To my surprise Air B&B is very easy to navigate you have LOTS of detailed information and it is super easy to communicate with the owners of the apartments. Prices may vary, it all depends on what you are looking for. I think overall it is still less than a hotel, you can even choose for a place with towels, hairdryers and all sort of things a woman can’t really live without. The only problem with the listed prices is that at check out you do get extra costs such as cleaning and booking fees, I wonder why these hidden costs are not calculated in the listed price anyway. I think it would be better to have the listed price being the check out price, and at check out to have the price break down so you can see the split.

Overall I am not sure I would book a holiday entirely through Air B&B, on one hand I like the feeling of being home away from home, but on the other I like to treat myself with a few extras during those days of the year I don´t actually have to work !

So guys, I don´t want to revel too much about my next trips as things are just not fixed yet, but I am very excited and I will for sure write a few words down, might even need some help. Stop 1 is in a couple of weeks!

Please do share your experience with me and let me know how it went, I am very curious and excited at the same time!

Love

xoxo

Pete

ps: don´t forget to check out @thepeteway

Dubai: lost between sand dunes and black gold.

In my almost 30 years old (or young) life I have seen many stunning landscapes, unbelievable architectures, and I´ve met so many people..some happy and some less happy (surprisingly, the poorer the country the more smiles greeted me).

But to be honest, regardless of the many impressions I collected from all around the globe, I was still astonished when I touched down in Dubai: an island of hope in the middle of a deserted place.

The city itself is very modern; I think it probably offers the latest technology in the world.

The looks of it is quite futuristic, many skyscrapers, glass buildings.. like New York .. yes, New York minus the historic buildings.

There are endless options to dine and drink out, many clubs and even more beach clubs. And yes, the shopping possibilities are endless, for prices which I have to say are lower than here in Frankfurt. Dining out didn’t prove to be that expensive either, unless you want to have an alcoholic drink. Alcohol has ridiculous prices, I know all the wines I drank and I can assure you I would pay a quarter of the price here in Europe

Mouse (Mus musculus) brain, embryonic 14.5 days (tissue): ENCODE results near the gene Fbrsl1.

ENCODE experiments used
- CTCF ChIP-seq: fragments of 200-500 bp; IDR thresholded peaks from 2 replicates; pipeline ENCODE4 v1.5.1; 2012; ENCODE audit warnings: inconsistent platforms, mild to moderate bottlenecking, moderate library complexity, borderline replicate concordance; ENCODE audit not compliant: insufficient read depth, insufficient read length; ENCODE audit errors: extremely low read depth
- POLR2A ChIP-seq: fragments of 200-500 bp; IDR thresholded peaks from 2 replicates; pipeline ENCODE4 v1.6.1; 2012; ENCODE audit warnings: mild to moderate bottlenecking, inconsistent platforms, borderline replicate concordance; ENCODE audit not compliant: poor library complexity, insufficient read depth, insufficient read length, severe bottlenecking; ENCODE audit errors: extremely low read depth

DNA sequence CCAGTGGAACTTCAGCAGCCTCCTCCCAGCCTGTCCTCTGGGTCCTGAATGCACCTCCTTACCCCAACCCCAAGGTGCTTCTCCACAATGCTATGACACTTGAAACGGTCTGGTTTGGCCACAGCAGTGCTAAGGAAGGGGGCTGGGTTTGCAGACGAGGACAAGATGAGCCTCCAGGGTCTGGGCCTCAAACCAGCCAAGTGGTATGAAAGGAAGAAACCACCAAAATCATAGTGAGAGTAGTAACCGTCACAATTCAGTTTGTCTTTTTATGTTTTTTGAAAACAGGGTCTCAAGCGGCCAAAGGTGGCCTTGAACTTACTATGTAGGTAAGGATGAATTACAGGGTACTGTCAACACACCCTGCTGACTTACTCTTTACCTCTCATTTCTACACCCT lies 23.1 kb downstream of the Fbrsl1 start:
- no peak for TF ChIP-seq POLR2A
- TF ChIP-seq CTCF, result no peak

🙂 but again, when it comes to wine I can understand, the bottles are sometimes hard to fine and rare, they have to be cooled to a certain temperature (which has to be held constant) and some wines are not always easy to find, plus they have to be imported,  there are high taxes and let´s face it, it is a muslim country..so price (almost) explained right there.

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On top of the Burj Khalifa

I was fascinated by the Fountain show, which I had the pleasure to experience both from the top of the Burj Khalifa and from right in front of it. The first few impressions passed my mind really quickly, but at some point I got lost in the magic, and I started to enjoy what took place in front of me. I stopped thinking, it was like everything else stopped as well. I forgot about all the people around me (and believe me, for someone like me who doesn’t enjoy masses, they were just a little too many people there)..I got lost in the water ´s movement to the rhythm, ironically I can´t remember which song was on, but I think it was something by Enrique Iglesias (though to be honest I am not a big fan of his!). So anyway my point is, if you are in Dubai do go to the fountain.

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View of the Fountain from the top.